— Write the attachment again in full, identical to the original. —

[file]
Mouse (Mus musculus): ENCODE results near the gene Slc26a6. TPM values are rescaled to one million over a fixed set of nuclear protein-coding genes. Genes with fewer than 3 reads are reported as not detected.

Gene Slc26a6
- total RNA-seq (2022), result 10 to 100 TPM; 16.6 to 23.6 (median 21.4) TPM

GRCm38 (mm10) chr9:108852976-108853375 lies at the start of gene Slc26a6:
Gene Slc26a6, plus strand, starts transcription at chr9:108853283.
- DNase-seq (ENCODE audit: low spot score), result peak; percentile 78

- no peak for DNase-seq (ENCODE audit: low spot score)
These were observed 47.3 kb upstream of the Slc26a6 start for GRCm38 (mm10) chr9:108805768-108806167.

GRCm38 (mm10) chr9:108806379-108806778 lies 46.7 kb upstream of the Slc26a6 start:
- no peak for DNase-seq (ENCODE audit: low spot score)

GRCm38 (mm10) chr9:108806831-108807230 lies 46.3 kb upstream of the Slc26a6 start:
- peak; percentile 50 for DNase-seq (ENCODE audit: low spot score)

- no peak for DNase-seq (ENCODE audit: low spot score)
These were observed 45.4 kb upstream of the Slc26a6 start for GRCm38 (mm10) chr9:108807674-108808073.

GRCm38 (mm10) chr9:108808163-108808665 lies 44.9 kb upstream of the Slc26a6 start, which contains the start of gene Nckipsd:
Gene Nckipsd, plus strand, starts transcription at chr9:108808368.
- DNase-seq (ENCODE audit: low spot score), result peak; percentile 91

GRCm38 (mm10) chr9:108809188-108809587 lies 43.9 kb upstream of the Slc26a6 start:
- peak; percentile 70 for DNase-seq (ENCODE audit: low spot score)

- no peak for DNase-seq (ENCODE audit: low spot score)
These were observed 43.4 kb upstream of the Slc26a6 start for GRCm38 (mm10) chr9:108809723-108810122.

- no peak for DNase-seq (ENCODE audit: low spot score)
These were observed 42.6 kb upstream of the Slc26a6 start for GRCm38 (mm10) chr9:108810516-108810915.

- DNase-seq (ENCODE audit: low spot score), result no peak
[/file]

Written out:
Mouse (Mus musculus): ENCODE results near the gene Slc26a6. TPM values are rescaled to one million over a fixed set of nuclear protein-coding genes. Genes with fewer than 3 reads are reported as not detected.

Gene Slc26a6
- total RNA-seq (2022), result 10 to 100 TPM; 16.6 to 23.6 (median 21.4) TPM

GRCm38 (mm10) chr9:108852976-108853375 lies at the start of gene Slc26a6:
Gene Slc26a6, plus strand, starts transcription at chr9:108853283.
- DNase-seq (ENCODE audit: low spot score), result peak; percentile 78

- no peak for DNase-seq (ENCODE audit: low spot score)
These were observed 47.3 kb upstream of the Slc26a6 start for GRCm38 (mm10) chr9:108805768-108806167.

GRCm38 (mm10) chr9:108806379-108806778 lies 46.7 kb upstream of the Slc26a6 start:
- no peak for DNase-seq (ENCODE audit: low spot score)

GRCm38 (mm10) chr9:108806831-108807230 lies 46.3 kb upstream of the Slc26a6 start:
- peak; percentile 50 for DNase-seq (ENCODE audit: low spot score)

- no peak for DNase-seq (ENCODE audit: low spot score)
These were observed 45.4 kb upstream of the Slc26a6 start for GRCm38 (mm10) chr9:108807674-108808073.

GRCm38 (mm10) chr9:108808163-108808665 lies 44.9 kb upstream of the Slc26a6 start, which contains the start of gene Nckipsd:
Gene Nckipsd, plus strand, starts transcription at chr9:108808368.
- DNase-seq (ENCODE audit: low spot score), result peak; percentile 91

GRCm38 (mm10) chr9:108809188-108809587 lies 43.9 kb upstream of the Slc26a6 start:
- peak; percentile 70 for DNase-seq (ENCODE audit: low spot score)

- no peak for DNase-seq (ENCODE audit: low spot score)
These were observed 43.4 kb upstream of the Slc26a6 start for GRCm38 (mm10) chr9:108809723-108810122.

- no peak for DNase-seq (ENCODE audit: low spot score)
These were observed 42.6 kb upstream of the Slc26a6 start for GRCm38 (mm10) chr9:108810516-108810915.

- DNase-seq (ENCODE audit: low spot score), result no peak